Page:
It took half a century for Russ Rowland to find his passion. After working as a PR agent and dabbling at music, something clicked when the 53-year-old Manhattan resident started taking photos two years ago. Rowland is particularly fascinated by ordinary scenes that are often overlooked. “I think I’m like a little kid, really. Things still surprise me and tickle me,” he says.
While walking to Brighton Beach one day, he passed a cockeyed mailbox whose legs were bent like they were about to move. Going Postal, shot with a Nikon D90 and part of Rowland’s “Signs of Life” series, documents an object that harbors the ghost of human intervention. In “Signs of Life,” Rowland explores the unintentional messages in everyday settings. A bicycle sign painted on the road reveals a smiling face upside down; a sombrero hangs from a park bench, waiting like a lost child. “To me that’s a big part of what’s interesting in photography,” says Rowland. “It allows you to elevate something you might not stop to look at.”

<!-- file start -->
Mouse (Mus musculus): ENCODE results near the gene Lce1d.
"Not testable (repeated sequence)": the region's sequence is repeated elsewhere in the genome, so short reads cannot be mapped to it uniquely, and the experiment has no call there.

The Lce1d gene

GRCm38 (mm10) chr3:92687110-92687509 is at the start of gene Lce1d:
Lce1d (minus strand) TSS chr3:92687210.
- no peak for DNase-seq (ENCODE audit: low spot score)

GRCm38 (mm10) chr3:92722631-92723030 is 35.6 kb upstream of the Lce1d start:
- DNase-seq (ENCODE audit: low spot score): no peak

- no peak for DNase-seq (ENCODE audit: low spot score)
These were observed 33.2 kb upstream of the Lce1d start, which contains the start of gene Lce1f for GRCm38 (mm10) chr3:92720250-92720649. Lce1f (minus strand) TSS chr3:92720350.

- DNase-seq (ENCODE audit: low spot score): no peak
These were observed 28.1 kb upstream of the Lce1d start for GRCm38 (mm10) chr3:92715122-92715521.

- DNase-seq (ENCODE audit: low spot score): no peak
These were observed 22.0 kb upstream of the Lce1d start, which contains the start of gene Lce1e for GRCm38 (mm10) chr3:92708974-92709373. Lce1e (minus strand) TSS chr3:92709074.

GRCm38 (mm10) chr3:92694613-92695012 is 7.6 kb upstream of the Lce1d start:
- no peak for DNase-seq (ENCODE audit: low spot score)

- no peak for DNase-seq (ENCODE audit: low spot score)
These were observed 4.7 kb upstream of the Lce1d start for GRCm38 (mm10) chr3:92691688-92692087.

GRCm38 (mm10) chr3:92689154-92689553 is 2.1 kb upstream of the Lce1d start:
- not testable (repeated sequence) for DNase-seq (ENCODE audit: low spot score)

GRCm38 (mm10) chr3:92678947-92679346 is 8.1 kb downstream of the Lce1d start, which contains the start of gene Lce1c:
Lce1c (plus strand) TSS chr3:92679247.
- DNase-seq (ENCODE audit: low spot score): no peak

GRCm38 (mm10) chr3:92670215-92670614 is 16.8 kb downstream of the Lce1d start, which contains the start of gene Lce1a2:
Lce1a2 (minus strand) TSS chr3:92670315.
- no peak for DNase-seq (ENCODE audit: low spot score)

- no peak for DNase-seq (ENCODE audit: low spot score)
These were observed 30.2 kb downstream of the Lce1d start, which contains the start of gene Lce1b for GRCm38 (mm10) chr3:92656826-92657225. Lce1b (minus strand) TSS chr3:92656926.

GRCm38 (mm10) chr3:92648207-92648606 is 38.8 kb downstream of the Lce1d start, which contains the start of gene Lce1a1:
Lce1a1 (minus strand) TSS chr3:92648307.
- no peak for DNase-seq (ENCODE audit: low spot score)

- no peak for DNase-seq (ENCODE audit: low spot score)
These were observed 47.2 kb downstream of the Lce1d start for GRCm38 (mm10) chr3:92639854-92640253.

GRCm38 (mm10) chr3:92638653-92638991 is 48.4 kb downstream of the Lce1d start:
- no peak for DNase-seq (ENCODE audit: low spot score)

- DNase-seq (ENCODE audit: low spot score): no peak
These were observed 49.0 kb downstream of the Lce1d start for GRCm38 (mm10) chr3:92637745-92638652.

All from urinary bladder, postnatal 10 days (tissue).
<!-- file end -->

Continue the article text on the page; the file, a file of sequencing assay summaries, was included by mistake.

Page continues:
Going Postal will be on display at Garrison Art Center in Garrison from September 10 through October 2, part of the third annual juried exhibition PHOTOcentric 2011. The image won the Juror’s Humorous Mention Award. (845) 424-3960; www.garrisonartcenter.org. Portfolio: www.rrsnapshop.com.
- Russ Rowland, Going Postal, digital print, 2010